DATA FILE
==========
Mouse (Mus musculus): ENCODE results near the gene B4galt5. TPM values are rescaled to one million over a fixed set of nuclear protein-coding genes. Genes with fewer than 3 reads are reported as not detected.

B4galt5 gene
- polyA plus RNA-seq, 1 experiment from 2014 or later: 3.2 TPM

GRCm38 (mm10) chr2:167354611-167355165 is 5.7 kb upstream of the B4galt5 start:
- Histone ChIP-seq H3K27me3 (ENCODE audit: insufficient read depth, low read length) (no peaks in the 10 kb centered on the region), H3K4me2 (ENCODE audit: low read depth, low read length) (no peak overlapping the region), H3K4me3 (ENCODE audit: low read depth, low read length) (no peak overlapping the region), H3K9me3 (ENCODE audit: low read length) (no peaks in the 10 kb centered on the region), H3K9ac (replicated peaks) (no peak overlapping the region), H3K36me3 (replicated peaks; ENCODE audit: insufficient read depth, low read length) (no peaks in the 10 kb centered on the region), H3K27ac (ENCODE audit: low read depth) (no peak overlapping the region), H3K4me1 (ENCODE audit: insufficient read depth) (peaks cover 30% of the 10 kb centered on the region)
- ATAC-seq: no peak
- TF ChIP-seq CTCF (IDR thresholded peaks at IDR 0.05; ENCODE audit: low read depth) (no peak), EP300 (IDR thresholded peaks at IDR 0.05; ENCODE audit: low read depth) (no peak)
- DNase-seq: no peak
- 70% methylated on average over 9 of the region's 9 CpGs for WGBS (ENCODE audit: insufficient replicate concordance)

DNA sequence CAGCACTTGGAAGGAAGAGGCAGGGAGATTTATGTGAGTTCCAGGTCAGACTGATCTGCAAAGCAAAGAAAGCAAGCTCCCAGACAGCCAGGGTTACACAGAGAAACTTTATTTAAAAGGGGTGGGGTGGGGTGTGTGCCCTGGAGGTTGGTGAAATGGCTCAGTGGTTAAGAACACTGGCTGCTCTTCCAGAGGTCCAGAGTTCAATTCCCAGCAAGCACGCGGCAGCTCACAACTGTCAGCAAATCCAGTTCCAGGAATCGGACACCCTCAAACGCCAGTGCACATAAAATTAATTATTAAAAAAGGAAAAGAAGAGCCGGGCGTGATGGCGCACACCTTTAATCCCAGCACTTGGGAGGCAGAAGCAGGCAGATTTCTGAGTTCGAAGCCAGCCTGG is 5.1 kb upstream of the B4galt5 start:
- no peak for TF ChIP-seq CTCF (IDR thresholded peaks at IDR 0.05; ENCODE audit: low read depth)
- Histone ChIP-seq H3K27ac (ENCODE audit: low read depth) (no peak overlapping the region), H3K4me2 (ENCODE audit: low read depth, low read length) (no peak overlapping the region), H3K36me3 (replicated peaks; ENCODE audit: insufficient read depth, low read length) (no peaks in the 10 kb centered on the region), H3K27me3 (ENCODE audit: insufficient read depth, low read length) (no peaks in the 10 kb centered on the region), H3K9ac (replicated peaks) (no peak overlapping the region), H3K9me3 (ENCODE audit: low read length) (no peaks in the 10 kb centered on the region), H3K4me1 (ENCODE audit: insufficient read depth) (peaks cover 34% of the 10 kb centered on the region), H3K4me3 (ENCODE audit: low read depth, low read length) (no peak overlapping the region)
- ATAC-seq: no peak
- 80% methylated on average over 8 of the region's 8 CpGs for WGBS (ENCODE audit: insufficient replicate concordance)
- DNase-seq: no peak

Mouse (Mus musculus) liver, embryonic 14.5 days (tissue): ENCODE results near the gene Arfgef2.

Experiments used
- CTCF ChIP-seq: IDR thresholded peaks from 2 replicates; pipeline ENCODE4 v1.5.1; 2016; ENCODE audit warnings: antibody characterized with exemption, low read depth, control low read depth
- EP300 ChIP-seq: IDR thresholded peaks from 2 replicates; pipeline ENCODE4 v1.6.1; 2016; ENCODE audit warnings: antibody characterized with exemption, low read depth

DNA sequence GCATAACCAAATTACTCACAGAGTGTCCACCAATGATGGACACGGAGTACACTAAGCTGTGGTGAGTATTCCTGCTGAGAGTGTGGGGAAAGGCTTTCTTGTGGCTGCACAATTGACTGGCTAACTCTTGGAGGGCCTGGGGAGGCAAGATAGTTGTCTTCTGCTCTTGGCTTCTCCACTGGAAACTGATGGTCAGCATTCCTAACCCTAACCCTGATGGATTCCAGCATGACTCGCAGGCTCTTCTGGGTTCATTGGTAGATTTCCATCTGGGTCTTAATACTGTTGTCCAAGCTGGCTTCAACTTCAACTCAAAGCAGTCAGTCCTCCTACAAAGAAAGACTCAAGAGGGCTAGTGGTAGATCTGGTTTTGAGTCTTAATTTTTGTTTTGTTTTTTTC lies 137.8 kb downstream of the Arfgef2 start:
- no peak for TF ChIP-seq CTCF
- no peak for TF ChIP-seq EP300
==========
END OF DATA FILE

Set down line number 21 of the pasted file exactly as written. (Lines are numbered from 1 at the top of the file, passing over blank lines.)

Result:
- no peak for TF ChIP-seq CTCF